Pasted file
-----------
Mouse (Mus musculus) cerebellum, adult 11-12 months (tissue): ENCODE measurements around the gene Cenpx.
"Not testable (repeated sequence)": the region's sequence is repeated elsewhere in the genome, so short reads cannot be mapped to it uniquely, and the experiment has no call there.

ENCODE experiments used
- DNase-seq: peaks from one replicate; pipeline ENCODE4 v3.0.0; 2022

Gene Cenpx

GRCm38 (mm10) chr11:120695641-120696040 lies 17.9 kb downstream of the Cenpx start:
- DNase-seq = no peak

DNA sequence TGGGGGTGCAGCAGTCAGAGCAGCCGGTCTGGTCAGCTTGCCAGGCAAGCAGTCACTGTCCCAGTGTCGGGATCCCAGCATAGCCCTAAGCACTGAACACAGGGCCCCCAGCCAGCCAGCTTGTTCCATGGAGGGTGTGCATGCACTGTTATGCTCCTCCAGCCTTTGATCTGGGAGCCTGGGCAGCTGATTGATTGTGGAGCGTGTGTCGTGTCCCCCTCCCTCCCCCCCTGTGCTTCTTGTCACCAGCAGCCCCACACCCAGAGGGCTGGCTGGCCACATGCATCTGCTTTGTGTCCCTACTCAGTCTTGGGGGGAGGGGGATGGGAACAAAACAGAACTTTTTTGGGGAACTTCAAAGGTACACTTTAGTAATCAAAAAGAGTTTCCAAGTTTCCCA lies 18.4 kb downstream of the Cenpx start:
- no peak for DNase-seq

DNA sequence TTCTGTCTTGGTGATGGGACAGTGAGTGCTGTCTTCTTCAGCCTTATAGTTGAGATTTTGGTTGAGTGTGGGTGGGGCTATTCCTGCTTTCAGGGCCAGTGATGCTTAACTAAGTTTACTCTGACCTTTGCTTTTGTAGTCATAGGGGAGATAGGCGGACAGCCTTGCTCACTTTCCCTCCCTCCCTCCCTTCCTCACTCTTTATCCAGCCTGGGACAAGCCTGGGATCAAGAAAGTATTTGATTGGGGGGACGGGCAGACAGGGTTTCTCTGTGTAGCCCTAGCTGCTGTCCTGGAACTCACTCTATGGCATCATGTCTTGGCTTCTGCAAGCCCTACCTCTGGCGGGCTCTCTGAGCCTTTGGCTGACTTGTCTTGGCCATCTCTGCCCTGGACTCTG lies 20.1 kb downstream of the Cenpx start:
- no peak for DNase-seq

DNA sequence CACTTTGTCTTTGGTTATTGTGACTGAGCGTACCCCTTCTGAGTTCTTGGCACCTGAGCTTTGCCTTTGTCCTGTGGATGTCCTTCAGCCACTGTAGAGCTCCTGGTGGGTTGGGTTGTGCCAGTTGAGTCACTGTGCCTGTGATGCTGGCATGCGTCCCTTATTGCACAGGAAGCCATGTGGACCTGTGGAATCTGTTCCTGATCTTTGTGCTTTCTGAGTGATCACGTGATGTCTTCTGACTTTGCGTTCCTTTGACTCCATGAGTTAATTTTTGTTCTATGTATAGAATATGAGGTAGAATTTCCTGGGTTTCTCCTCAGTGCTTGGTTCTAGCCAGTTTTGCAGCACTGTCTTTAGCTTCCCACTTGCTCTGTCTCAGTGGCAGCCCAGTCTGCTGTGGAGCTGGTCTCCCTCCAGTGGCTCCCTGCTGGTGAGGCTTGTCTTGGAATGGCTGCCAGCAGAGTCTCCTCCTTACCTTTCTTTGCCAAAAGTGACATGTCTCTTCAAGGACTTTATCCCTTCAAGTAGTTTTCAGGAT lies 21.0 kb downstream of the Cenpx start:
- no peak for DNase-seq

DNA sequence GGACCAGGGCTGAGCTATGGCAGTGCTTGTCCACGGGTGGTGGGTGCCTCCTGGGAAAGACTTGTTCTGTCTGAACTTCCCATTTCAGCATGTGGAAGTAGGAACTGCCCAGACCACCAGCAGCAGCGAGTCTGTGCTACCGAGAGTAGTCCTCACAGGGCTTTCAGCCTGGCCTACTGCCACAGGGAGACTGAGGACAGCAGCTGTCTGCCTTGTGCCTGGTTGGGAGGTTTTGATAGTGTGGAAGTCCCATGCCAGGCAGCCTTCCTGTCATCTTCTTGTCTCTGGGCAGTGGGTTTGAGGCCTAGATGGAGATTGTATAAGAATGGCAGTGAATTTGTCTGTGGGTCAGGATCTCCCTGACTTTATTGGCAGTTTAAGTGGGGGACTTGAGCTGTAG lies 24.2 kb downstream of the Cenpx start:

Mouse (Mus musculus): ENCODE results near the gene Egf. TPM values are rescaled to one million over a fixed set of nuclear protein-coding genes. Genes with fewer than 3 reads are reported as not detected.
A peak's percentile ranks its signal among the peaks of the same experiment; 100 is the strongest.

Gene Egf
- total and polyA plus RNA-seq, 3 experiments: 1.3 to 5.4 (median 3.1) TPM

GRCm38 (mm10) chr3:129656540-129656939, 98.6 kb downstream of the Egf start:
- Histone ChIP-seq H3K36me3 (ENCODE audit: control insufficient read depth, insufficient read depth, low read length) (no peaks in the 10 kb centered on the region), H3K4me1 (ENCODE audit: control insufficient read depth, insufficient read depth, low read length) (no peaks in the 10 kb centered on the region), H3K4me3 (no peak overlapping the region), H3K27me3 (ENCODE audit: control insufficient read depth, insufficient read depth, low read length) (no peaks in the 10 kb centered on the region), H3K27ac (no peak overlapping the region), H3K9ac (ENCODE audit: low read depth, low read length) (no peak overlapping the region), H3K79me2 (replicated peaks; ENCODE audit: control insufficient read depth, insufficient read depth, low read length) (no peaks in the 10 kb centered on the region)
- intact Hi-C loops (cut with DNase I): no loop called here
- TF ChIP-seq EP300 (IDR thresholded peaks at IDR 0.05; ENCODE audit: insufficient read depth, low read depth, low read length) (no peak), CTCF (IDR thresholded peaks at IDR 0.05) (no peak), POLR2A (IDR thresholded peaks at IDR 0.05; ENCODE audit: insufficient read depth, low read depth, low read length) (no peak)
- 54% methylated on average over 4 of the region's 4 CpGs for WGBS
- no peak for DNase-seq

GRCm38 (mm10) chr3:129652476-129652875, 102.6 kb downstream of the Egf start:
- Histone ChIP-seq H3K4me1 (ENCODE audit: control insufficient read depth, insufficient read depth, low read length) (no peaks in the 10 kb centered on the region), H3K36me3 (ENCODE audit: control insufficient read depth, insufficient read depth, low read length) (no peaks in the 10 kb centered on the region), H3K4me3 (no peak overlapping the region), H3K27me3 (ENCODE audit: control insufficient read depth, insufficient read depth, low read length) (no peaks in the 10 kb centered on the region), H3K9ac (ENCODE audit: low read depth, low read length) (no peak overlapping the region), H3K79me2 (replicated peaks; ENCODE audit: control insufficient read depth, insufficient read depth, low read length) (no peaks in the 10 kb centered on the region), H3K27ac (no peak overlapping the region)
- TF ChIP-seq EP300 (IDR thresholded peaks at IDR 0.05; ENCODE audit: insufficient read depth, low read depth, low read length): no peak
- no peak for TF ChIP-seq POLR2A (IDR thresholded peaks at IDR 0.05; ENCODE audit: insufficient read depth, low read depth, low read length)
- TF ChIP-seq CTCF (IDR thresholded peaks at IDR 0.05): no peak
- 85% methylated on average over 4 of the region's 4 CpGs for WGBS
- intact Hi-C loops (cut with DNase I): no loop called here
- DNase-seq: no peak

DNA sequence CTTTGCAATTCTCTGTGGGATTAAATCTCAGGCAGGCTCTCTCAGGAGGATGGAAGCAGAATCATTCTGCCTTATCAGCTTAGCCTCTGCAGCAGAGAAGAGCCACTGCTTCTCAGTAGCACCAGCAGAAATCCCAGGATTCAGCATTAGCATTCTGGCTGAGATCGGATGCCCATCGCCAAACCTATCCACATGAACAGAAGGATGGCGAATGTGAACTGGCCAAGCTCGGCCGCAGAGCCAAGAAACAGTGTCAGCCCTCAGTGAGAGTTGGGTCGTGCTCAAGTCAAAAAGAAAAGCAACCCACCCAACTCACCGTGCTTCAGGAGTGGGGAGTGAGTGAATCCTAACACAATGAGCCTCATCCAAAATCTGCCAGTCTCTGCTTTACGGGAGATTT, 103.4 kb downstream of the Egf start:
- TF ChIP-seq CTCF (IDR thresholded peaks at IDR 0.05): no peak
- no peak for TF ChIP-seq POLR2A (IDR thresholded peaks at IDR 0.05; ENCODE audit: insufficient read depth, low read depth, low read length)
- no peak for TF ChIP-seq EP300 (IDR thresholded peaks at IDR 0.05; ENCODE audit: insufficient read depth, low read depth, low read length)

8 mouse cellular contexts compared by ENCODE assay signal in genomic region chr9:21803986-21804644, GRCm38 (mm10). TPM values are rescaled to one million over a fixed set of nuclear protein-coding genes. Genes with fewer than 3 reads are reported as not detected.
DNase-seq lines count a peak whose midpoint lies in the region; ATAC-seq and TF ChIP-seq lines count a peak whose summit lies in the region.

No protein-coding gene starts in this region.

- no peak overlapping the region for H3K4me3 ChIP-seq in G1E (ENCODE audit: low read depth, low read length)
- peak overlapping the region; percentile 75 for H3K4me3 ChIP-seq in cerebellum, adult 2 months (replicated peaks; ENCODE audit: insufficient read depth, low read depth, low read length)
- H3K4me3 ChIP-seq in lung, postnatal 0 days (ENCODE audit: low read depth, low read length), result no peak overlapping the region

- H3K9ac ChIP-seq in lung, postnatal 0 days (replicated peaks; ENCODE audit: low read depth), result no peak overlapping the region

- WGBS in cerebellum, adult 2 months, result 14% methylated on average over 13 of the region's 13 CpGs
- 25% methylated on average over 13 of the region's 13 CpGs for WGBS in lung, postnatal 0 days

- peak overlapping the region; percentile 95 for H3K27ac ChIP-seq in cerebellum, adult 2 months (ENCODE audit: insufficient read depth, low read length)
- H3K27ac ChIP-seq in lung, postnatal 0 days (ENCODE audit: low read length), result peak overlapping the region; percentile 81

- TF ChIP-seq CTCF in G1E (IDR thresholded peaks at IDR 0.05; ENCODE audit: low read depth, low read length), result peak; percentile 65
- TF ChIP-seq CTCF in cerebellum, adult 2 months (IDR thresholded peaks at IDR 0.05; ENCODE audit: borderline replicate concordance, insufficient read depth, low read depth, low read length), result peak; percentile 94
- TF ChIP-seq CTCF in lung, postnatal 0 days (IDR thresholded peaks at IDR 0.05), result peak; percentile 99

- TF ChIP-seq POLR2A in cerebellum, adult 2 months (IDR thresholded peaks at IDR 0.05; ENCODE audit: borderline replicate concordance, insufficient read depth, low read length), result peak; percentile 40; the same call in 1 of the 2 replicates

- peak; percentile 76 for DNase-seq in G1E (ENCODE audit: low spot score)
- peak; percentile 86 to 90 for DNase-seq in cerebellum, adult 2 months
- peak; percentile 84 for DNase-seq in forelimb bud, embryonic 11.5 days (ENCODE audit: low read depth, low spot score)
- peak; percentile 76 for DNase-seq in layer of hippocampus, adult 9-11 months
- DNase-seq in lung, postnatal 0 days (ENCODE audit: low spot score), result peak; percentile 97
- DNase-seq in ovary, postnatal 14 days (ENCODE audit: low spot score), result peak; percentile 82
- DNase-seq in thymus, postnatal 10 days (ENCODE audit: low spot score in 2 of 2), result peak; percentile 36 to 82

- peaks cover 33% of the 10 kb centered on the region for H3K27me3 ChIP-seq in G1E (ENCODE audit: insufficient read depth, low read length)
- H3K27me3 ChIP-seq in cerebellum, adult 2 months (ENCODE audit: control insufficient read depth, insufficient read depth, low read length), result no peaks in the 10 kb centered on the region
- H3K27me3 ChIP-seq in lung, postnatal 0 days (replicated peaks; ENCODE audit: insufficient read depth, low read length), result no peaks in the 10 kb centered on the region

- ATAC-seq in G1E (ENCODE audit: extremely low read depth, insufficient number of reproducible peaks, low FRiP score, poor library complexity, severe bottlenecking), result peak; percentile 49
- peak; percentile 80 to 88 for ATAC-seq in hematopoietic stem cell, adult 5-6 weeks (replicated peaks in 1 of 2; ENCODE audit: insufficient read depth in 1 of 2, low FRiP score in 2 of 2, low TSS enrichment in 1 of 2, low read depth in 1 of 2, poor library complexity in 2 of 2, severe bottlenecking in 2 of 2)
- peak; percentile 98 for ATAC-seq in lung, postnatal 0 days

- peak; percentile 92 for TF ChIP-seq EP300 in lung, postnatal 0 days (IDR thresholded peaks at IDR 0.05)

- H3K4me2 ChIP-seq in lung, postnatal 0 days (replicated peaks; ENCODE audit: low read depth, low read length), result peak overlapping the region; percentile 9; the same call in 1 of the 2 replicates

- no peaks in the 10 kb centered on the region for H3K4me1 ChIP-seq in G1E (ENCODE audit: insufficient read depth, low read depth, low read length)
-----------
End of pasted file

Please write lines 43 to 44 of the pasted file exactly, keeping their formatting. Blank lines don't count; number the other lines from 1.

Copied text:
- H3K9ac ChIP-seq in lung, postnatal 0 days (replicated peaks; ENCODE audit: low read depth), result no peak overlapping the region

- WGBS in cerebellum, adult 2 months, result 14% methylated on average over 13 of the region's 13 CpGs